toni and cesar
August 16, 2011 § Leave a comment
Toni used to look after Cesar. Now he didn’t have to, for the most part. They spent their time goofing off. In situations where others were on the verge of being broadsided by Cesar’s temper Toni sometimes intervened to defuse the situation and sometimes provoked Cesar to even greater snits, in the way that only people who knew you best could do. He did this to spare others by drawing Cesar’s ire onto himself; or because he just wanted to see what the fresh hell Cesar would get up to. They called each other horrible wounding things, bawled each other out for muddling that through ball, missing that shot, stormed off on one another spitting venom and swearing to make the other rue the day he was born, but in a minute again they were slapping each other on the shoulder and joking in the locker room, their shouts ringing off the tiles. The more terrible they were to one another the more they proved to each other their deep, abiding affection.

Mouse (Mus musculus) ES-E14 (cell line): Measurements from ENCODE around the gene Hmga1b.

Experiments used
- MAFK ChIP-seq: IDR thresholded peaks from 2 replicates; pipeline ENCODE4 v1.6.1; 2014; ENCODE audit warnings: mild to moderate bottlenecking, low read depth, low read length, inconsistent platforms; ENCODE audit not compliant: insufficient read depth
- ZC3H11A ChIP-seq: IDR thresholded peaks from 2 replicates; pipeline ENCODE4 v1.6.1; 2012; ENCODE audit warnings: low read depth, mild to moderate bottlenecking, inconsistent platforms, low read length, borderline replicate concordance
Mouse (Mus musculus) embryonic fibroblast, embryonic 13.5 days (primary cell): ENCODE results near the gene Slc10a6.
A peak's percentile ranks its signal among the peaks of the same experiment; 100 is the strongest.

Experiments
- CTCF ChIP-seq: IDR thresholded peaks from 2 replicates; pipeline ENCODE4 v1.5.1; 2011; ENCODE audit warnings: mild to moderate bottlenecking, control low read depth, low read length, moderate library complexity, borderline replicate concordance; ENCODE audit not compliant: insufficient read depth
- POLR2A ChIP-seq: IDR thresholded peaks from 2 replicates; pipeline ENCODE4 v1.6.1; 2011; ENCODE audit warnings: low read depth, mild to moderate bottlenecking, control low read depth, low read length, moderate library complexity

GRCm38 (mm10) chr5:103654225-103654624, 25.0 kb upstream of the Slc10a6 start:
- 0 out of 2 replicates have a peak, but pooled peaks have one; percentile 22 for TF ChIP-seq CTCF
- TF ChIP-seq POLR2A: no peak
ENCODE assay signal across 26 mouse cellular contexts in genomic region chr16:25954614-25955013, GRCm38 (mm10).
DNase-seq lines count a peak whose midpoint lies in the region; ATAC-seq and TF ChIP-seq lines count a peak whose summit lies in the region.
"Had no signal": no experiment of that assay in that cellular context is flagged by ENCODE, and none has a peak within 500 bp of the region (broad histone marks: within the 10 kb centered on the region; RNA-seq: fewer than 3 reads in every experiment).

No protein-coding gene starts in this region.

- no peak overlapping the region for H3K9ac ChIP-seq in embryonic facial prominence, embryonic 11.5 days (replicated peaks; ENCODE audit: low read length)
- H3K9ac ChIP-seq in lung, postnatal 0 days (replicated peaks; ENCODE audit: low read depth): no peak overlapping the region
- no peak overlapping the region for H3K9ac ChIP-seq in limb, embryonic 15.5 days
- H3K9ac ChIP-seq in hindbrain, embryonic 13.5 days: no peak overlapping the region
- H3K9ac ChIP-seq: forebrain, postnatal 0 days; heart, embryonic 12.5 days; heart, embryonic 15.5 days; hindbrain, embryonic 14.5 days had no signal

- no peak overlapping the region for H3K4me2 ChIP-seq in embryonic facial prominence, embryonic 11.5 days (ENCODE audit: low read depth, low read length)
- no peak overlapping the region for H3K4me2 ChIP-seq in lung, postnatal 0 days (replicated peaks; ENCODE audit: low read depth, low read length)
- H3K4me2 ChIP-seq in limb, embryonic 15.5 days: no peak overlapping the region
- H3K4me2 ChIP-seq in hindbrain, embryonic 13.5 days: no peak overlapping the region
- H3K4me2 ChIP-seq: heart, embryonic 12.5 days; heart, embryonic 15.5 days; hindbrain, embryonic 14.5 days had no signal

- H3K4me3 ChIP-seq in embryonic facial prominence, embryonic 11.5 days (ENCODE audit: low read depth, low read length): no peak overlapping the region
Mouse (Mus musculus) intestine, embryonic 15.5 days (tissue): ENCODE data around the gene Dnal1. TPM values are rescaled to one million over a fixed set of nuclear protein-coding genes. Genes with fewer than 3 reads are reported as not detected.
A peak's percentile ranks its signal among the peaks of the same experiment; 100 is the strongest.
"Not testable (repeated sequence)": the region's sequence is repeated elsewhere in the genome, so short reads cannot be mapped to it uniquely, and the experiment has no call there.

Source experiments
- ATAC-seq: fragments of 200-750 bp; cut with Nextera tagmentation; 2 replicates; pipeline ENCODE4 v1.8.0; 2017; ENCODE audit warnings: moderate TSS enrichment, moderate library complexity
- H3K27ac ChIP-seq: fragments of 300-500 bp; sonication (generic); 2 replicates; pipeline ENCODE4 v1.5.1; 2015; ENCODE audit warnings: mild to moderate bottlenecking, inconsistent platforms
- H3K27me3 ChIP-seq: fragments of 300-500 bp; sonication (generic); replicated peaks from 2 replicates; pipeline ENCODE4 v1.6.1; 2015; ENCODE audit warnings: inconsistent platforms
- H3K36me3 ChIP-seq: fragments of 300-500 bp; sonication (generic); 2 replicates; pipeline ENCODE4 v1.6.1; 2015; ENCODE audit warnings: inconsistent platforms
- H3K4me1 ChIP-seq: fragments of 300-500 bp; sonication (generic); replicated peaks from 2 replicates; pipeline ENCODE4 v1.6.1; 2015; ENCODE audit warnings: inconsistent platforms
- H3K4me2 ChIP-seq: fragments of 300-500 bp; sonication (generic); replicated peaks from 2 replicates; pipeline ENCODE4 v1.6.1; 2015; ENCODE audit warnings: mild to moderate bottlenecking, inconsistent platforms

Toni had once cut Cesar’s head out from a team photograph and glued it onto the picture of a wheelchair bound cripple, then papered the halls of their training ground with black and white photocopies; Cesar had been in the middle of a goal drought and Toni knew that though Cesar would refuse to speak to him for a week afterward, public humiliation would enrage him to success. And Cesar had left a gift of unwrapped raw fish in Toni’s car soon after that, as a joke about Toni’s own drought, as it related to the women Toni loved, pursued, and moped and pined for, who tormented him ceaselessly though he only ever wanted to make them happy. Then Cesar tried to arrange dates for Toni, once even hiring a call girl as a joke, but Toni and the woman recognized each other at the dinner table, greeting one another with exclamations of surprise and delight, and then Toni had to explain to Cesar over the phone that the girl was a family friend’s younger sister who had fallen on hard times, what with the recession and the strikes that had waylaid funds initially dog-eared for federal educational loans, and that Cesar was disgracing Toni’s reputation by thinking it necessary to purchase women for a man such as himself, who all women wanted and who all men aspired to be, and that furthermore, it was pure exploitation to have called this young woman, a student and a good girl, whose future Toni would make it a priority to take care of, by inquiring if any open administrative spots needed filling at their organization. In concluding the conversation Toni hung up smartly, not realizing that Cesar had disconnected the call out of sheer boredom ten minutes earlier.